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Mt. Holz Science Fiction Society
04/02/10 -- Vol. 28, No. 40, Whole Number 1591
Table of Contents
How It Happens (comments by Mark R. Leeper):
Sitting in our motel room we occasionally channel surf to see what is on cable. Evelyn asks the question of our age, with so many channels to watch how can there not be anything on that is worth watching. It seems like half the channels are infomercials. Now cable originally sold itself as an alternative to watching commercials. Cable got it money through subscription, not through selling advertising. These days there is much more advertising on cable than there ever was on broadcast TV. The thing is that since we were children there has been an incredible proliferation of things not worth watching. There are more things not worth watching today than there ever was in the past. In fact, making all this not-worth-watching material is the biggest growth area in the whole Lack-of-Entertainment Industry. [-mrl]
No Mistake--Case Closed (comments by Mark R. Leeper):
It used to be that we would get a lot of wrong number phone calls. Well, a specific kind of wrong numbers. It would sound like the electronic tones of a fax machine was calling our phone. It was as if some fax machine had mistakenly entered our number on their fax network. We might get two or three of these calls a day.
Now Evelyn and I disagreed on what might be causing this problem. She thought that they were just what they seemed. One or more rogue fax machine operatorss had entered a wrong number, our house phone number. To me it smelled of a scam. Someone was making money out of bothering us. But if they were not connecting with us, how did it work?
My theory was this. If you are telemarketing you waste a lot of time if you just do the obvious thing. If you just pick numbers at random and call them some--maybe most--of them may be non-assigned phone numbers. Some may be gas stations or pet stores. Calling these would be wastes of time. I suspect that telemarketers call very few pet stores. They want to target better than that. And a large percentage of phones just never answer. I mean, a telemarketer can call a number and wait through ten rings and get nothing for his time.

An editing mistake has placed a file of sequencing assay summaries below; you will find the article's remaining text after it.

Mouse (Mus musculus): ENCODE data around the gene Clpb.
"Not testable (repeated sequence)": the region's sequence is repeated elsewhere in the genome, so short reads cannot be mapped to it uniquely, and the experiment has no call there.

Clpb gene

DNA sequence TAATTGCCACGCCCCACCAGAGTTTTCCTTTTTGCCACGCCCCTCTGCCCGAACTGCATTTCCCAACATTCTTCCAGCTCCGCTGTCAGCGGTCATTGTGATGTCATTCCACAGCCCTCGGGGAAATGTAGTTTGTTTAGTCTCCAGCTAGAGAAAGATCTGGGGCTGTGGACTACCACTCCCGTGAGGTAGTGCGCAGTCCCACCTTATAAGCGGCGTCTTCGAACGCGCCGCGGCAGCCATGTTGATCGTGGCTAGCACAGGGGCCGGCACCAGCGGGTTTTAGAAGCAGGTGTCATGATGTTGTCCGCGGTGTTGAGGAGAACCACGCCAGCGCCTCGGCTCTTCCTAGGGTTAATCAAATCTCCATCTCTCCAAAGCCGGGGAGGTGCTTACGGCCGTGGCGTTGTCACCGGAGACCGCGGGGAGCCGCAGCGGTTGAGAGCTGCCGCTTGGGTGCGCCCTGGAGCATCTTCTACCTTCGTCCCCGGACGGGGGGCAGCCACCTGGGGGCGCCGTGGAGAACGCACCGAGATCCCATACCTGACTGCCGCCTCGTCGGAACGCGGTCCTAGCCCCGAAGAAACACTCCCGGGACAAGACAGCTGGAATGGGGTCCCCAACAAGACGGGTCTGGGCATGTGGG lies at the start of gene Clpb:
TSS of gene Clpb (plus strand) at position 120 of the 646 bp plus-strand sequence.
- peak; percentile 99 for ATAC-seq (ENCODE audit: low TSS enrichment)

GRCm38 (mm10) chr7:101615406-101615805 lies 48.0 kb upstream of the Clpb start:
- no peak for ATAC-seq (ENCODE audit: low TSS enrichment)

As so often happens with the wrong people who are having trouble, the computer comes to their aid. It is an equal opportunity device and helps good people and people whom you would rather it not help. I read that there was computer software to help telemarketers. In this case a machine was created that would screen the response first. If there was no answer it would go on to the next number. If it got a recording it could detect that and give up. When someone did answer a light would go on and the telemarketer would pick up that call and be guaranteed a connection. Of course, there was some delay. It was detectable at my end by the delay. I would pick up the phone and say hello and get no response for five or ten seconds. Then a telemarketer would come on and I would wish that I had hung up during the delay. Of course, there were some humans who would call me and then take some time to say hello, but I could get a feel for which ones were telemarketers. I got so that I could hang up in time and I would be fairly sure that I was not hanging up on a friend. Of course, if I could not be sure that it was not a human who had made the call and was too timid to call back when I hung up on them. But that was an acceptable risk.
So there were some telemarketing calls I got that I understood what the machine was doing. But it was not obvious that this other sort of behavior, mimicking fax machines, did any good for a telemarketer.
Still, my theory of the off-course fax machines was that the call had been intentional. I was supposed to think the problem was some poor inept clerk accidentally entering my phone number when they should be entering a fax machine number. I was expected to think I was just unlucky. But that did not sound right. There were too many fax calls. I thought someone was making a list of phone numbers where people answered the phone.
Well, was it bad luck or was it a ploy of telemarketers to call my number and waste my time? Evelyn was betting the former, I was betting the latter. Evelyn was just thought that I was thinking the worst of people.